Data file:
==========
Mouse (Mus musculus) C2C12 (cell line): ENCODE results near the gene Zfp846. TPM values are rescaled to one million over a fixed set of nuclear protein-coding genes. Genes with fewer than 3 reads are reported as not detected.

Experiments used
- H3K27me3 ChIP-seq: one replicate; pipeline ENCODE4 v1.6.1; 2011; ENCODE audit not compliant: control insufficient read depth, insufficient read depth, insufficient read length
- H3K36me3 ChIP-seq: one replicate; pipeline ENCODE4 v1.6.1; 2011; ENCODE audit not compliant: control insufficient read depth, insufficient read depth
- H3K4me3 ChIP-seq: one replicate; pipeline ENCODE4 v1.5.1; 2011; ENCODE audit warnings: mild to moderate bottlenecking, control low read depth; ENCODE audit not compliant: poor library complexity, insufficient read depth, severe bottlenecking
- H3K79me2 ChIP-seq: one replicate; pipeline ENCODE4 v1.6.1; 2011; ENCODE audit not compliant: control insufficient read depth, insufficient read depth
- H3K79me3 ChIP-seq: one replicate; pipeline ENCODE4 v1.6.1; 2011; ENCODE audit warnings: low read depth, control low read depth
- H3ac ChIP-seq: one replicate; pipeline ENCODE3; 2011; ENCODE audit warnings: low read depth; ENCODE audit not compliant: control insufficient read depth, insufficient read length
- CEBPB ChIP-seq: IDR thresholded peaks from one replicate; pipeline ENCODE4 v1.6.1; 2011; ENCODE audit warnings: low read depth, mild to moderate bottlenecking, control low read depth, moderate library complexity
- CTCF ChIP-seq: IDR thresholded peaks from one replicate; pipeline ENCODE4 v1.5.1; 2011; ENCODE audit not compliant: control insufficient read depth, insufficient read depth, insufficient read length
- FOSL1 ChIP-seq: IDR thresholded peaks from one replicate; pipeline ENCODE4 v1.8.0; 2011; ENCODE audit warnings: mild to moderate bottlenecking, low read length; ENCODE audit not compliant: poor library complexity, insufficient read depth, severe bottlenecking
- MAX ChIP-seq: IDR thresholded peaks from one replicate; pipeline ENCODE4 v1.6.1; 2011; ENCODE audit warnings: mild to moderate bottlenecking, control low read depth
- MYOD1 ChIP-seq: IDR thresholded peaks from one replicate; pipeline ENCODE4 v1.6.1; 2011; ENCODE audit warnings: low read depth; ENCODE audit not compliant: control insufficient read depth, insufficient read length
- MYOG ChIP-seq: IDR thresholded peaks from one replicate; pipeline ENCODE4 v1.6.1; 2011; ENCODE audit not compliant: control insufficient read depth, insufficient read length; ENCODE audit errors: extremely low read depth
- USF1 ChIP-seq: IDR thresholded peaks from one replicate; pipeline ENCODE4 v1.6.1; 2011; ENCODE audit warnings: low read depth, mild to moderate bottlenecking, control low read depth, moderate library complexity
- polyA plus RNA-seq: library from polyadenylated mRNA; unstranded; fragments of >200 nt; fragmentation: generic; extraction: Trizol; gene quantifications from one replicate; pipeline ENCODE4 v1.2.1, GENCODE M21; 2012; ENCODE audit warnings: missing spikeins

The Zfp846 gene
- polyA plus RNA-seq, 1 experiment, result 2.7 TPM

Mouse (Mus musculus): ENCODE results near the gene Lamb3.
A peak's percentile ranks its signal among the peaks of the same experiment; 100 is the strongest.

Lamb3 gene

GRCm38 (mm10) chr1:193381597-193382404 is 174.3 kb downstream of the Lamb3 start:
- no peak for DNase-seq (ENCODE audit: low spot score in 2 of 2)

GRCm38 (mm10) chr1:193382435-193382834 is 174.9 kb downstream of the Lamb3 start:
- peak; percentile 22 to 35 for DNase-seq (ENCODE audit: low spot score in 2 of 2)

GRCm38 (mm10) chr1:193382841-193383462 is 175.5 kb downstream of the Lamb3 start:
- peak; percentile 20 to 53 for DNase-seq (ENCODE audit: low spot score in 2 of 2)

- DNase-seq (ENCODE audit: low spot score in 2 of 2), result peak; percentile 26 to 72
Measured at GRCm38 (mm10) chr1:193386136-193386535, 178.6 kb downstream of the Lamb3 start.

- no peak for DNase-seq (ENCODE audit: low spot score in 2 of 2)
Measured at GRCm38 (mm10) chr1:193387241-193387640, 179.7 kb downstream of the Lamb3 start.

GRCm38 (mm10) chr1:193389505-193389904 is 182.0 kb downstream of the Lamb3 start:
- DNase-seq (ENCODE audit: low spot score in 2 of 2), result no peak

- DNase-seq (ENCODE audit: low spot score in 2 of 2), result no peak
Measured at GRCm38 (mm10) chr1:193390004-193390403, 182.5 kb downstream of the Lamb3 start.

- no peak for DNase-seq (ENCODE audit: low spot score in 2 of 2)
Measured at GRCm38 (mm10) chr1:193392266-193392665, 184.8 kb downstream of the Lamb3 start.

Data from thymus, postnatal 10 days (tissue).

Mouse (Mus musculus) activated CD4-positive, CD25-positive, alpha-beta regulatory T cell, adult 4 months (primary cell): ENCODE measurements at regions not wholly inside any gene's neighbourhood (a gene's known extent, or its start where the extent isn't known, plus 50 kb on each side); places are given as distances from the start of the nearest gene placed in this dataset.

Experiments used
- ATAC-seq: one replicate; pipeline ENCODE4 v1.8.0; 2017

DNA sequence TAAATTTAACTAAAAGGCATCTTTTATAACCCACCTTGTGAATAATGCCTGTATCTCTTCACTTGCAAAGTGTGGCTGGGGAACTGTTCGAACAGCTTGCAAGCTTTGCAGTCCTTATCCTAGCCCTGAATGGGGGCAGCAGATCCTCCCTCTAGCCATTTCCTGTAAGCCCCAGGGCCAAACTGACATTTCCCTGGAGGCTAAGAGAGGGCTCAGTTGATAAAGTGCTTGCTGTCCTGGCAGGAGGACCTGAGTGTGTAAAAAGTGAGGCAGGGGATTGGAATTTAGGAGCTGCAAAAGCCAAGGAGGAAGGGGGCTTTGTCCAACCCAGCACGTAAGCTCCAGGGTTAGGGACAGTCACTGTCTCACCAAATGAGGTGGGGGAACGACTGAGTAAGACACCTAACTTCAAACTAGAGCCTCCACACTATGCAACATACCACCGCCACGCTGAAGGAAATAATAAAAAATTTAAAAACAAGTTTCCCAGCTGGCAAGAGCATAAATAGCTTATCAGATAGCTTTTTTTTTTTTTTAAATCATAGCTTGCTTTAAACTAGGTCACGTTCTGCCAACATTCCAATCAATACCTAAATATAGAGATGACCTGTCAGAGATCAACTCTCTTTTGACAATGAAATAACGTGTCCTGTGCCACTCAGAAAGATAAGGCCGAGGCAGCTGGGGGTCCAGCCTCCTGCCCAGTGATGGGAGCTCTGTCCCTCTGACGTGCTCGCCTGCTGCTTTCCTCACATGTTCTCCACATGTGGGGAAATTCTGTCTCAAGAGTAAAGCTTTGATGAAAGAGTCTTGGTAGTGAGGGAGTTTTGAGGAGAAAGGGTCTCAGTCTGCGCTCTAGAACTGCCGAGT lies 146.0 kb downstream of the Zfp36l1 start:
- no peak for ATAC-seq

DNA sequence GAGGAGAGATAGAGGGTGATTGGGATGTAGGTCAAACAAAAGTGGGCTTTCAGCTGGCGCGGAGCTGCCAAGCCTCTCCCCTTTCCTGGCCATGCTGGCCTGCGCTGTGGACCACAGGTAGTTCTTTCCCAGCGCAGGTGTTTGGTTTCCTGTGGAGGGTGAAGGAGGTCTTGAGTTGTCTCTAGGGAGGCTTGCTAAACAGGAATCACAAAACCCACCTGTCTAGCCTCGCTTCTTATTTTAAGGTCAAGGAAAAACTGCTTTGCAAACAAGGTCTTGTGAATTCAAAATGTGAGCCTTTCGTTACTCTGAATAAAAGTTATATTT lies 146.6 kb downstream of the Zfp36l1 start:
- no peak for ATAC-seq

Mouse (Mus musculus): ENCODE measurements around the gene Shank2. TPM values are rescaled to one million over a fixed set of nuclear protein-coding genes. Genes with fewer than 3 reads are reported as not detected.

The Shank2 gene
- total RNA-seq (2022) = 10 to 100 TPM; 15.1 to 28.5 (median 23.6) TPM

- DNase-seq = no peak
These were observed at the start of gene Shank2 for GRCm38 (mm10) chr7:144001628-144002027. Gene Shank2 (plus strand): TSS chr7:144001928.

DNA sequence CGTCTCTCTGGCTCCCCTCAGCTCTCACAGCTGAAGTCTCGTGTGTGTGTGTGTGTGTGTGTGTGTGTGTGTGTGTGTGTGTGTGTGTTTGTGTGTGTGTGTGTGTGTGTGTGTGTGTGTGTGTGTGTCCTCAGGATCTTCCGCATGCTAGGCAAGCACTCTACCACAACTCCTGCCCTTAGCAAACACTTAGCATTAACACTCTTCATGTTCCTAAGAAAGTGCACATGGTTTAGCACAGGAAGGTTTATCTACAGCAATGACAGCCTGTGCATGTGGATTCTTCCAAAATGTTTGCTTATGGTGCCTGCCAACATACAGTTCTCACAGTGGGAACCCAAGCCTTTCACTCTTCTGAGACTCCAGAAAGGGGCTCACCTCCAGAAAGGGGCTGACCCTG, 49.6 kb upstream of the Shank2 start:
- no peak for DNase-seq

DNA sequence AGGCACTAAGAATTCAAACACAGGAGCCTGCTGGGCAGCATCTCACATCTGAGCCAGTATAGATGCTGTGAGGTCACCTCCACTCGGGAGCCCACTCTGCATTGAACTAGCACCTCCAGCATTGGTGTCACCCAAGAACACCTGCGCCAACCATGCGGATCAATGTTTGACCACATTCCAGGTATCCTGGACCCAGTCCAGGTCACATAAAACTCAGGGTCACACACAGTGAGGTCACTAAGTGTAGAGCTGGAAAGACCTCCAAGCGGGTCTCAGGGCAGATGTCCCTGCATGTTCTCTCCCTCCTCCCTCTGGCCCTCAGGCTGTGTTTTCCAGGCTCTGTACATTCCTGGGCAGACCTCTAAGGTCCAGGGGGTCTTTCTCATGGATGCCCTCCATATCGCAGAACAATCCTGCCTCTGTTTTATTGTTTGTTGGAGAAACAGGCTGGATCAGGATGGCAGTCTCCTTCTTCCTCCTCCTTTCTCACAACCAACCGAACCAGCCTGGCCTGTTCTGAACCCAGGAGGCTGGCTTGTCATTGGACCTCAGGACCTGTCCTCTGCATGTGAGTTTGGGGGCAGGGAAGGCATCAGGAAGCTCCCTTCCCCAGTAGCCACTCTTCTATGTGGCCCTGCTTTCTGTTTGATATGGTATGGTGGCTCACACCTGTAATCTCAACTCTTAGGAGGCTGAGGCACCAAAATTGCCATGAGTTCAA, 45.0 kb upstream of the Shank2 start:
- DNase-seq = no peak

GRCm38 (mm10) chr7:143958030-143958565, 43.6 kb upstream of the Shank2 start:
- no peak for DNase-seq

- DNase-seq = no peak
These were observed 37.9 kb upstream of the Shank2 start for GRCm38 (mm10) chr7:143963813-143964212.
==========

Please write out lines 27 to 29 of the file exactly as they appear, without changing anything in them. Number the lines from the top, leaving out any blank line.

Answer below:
- peak; percentile 20 to 53 for DNase-seq (ENCODE audit: low spot score in 2 of 2)

- DNase-seq (ENCODE audit: low spot score in 2 of 2), result peak; percentile 26 to 72
Measured at GRCm38 (mm10) chr1:193386136-193386535, 178.6 kb downstream of the Lamb3 start.